In 1963, Dr Frank Halliday commenced ophthalmic research as part of his routine ophthalmic practice and became increasingly interested in the treatment of retinitis pigmentosa and other genetic eye conditions.
By 1975, Dr Halliday's research and practice had grown and he began patient care and research as part of the Royal North Shore Hospital's Out Patient department. It was at this time that Dr Halliday recognised a need for a national organisation to promote awareness, improve diagnosis and provide support for people suffering from genetic eye conditions.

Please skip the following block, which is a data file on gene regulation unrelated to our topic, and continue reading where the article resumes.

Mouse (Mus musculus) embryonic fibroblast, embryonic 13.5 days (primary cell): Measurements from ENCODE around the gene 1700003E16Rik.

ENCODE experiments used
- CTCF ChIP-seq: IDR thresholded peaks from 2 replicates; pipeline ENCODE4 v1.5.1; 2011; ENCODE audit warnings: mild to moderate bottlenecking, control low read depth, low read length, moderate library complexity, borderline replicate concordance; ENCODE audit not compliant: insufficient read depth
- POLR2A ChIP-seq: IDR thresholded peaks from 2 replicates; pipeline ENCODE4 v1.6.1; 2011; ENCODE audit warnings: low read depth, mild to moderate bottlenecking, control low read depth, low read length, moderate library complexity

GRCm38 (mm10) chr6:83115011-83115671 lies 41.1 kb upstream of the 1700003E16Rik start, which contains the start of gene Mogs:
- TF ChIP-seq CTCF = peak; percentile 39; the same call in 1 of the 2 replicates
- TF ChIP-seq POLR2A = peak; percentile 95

In 1979, the Retinal Dystrophy Service was founded as Dr Halliday's was moved to the Sydney Eye Hospital and later to it's current home at the Prince of Wales Hospital, Randwick.
Through voluntary donations and generous support of patients and eye specialists the service was kept afloat until 1989, when the service was officially incorporated as the Genetic Eye Foundation.
In 2016, the foundation was renamed The Look For Life Foundation in an effort to update and revitalise the foundation and encourage greater engagement from younger members.
Current Chairman, Professor Minas Coroneo AO commenced work with the foundation in 1989 and is continuing this important work in eye health.